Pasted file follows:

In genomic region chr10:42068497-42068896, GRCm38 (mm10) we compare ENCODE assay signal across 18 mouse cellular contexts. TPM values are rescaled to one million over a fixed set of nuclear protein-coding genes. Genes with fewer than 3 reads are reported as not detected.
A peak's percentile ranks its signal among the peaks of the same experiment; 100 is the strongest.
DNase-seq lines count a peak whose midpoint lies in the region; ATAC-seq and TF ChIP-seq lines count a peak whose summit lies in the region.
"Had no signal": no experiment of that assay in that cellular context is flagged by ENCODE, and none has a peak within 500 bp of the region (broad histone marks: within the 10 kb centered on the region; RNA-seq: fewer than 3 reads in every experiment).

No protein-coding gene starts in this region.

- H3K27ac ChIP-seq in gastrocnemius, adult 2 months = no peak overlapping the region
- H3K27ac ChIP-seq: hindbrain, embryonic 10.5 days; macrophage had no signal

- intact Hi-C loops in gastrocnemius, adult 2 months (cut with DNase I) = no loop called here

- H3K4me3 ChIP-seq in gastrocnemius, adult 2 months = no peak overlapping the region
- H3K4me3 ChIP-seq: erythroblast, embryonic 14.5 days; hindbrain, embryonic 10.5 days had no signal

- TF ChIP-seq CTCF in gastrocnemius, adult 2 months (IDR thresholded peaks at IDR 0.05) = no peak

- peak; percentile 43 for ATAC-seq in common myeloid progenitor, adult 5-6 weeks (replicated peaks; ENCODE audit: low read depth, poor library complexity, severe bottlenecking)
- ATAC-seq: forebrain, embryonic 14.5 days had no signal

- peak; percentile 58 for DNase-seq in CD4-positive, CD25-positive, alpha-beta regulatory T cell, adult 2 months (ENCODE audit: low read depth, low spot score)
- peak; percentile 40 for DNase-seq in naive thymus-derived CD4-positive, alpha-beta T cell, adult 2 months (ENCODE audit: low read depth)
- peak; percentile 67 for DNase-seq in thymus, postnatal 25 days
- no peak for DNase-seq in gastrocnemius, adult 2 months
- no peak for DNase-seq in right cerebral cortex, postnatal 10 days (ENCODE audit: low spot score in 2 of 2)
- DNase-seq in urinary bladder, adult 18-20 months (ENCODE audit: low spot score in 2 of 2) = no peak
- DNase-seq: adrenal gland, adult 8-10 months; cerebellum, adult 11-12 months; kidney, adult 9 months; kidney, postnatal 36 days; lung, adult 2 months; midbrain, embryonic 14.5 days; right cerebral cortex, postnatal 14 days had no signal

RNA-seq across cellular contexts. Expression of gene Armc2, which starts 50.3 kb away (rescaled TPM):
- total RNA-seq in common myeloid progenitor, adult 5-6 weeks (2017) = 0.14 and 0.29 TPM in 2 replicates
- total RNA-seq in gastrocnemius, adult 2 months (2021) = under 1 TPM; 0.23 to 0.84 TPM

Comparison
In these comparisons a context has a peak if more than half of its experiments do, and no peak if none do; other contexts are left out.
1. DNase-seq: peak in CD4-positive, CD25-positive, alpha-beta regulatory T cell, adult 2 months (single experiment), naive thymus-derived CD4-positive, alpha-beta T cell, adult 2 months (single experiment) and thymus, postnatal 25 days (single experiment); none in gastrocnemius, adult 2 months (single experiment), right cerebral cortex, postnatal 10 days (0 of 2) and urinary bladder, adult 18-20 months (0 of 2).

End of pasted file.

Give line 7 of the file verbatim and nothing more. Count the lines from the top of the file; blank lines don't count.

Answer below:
- H3K27ac ChIP-seq: hindbrain, embryonic 10.5 days; macrophage had no signal